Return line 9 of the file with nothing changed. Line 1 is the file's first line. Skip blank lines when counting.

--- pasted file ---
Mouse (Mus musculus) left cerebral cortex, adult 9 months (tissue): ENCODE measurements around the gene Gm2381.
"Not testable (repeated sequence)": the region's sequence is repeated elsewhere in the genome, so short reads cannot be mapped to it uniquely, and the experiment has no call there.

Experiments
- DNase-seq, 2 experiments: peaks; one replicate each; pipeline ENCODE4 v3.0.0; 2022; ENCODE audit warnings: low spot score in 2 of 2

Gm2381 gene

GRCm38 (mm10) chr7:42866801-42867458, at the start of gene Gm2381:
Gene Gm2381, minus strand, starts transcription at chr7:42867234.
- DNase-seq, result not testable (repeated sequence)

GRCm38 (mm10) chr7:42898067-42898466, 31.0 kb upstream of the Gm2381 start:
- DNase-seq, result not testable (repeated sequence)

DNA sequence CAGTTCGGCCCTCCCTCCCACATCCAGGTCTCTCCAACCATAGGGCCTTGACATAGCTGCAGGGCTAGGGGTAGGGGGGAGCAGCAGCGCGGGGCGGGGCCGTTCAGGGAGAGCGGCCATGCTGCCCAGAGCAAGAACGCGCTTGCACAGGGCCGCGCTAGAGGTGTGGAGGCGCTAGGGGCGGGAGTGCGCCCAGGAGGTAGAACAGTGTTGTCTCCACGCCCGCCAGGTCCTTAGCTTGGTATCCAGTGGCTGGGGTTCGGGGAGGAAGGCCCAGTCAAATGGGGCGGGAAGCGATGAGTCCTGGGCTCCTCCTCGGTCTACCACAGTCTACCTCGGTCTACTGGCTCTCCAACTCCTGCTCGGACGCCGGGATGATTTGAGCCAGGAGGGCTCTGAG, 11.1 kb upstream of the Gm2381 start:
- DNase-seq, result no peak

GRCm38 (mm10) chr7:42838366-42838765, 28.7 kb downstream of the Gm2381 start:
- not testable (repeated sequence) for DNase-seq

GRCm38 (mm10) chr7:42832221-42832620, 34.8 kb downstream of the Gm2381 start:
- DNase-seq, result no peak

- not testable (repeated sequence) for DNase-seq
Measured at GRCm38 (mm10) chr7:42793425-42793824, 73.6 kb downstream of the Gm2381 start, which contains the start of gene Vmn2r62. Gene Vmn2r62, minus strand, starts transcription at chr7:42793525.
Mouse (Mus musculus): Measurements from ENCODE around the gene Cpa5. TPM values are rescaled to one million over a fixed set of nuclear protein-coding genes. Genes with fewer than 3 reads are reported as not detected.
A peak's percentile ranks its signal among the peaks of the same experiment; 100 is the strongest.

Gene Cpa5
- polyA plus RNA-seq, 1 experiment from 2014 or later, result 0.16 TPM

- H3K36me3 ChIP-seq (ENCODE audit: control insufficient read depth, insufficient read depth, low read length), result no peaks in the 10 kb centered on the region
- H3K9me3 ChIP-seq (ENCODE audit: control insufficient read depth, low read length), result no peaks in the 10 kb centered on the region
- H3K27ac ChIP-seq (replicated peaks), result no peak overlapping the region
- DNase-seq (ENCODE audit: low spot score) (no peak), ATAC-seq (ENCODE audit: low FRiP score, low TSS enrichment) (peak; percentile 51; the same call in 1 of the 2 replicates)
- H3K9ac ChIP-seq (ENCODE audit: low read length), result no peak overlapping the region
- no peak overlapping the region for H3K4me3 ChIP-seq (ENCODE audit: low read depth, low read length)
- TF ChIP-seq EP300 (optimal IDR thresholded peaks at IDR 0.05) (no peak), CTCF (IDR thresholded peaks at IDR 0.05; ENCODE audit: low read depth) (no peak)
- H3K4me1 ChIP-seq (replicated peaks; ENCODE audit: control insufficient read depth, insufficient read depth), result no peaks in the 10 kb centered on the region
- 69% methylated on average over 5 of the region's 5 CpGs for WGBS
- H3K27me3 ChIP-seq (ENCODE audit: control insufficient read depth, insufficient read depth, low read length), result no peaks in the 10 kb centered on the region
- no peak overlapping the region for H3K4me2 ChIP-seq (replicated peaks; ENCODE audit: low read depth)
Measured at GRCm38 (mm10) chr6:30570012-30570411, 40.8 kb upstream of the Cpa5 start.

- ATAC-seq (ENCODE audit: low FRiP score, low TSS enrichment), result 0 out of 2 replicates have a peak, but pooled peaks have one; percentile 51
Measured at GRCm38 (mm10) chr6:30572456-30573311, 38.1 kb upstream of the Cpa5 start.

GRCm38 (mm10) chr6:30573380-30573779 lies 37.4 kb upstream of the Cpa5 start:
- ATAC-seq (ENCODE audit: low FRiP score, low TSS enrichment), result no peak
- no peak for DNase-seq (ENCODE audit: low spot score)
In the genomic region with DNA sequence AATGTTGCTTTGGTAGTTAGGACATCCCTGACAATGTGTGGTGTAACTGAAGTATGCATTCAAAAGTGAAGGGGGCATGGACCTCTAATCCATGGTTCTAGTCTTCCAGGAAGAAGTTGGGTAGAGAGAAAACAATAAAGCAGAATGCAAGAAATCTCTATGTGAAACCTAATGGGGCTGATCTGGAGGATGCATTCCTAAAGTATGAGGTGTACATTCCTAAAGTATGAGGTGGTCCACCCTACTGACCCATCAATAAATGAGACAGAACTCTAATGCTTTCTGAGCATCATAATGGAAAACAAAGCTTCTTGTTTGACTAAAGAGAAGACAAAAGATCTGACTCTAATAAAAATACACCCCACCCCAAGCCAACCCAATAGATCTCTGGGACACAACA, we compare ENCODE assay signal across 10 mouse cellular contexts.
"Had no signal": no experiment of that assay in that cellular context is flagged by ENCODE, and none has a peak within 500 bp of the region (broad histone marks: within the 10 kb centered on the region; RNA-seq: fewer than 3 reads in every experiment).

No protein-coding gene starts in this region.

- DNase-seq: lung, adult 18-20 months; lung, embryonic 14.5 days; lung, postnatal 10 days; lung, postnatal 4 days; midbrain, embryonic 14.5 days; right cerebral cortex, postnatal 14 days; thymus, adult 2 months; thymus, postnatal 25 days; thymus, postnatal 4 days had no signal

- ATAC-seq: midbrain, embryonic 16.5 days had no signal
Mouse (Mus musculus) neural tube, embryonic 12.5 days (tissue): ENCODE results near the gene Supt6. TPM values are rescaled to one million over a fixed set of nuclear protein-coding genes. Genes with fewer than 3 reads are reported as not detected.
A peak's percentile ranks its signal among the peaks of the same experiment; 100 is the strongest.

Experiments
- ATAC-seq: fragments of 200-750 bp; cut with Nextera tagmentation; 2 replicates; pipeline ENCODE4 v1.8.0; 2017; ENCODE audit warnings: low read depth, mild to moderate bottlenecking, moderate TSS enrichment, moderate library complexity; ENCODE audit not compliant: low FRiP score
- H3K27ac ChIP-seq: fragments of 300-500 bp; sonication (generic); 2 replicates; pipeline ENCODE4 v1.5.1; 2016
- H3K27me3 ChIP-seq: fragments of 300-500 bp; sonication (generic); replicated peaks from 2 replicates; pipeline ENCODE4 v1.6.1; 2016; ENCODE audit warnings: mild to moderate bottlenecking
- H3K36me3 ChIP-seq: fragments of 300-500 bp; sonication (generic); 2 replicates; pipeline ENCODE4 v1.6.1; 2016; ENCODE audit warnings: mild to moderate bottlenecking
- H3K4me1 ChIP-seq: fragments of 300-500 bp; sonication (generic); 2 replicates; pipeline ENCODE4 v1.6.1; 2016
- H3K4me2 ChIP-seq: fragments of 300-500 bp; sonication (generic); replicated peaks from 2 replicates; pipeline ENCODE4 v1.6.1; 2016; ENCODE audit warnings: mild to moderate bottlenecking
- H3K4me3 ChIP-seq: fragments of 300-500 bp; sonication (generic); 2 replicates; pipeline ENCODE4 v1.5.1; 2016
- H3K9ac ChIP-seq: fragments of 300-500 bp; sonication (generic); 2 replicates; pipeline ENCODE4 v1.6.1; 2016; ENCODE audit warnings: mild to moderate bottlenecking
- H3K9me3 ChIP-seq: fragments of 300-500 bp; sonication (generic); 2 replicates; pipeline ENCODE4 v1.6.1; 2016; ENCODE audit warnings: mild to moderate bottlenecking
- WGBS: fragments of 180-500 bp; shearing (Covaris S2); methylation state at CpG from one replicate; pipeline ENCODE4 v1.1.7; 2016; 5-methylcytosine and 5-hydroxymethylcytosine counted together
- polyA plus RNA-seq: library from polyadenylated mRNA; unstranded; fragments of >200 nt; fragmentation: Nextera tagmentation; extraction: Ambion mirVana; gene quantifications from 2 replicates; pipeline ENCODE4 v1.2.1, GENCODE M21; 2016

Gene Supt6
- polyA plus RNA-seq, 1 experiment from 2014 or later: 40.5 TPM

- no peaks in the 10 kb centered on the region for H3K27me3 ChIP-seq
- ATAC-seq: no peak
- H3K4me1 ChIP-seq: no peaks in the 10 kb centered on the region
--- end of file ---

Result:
GRCm38 (mm10) chr7:42898067-42898466, 31.0 kb upstream of the Gm2381 start: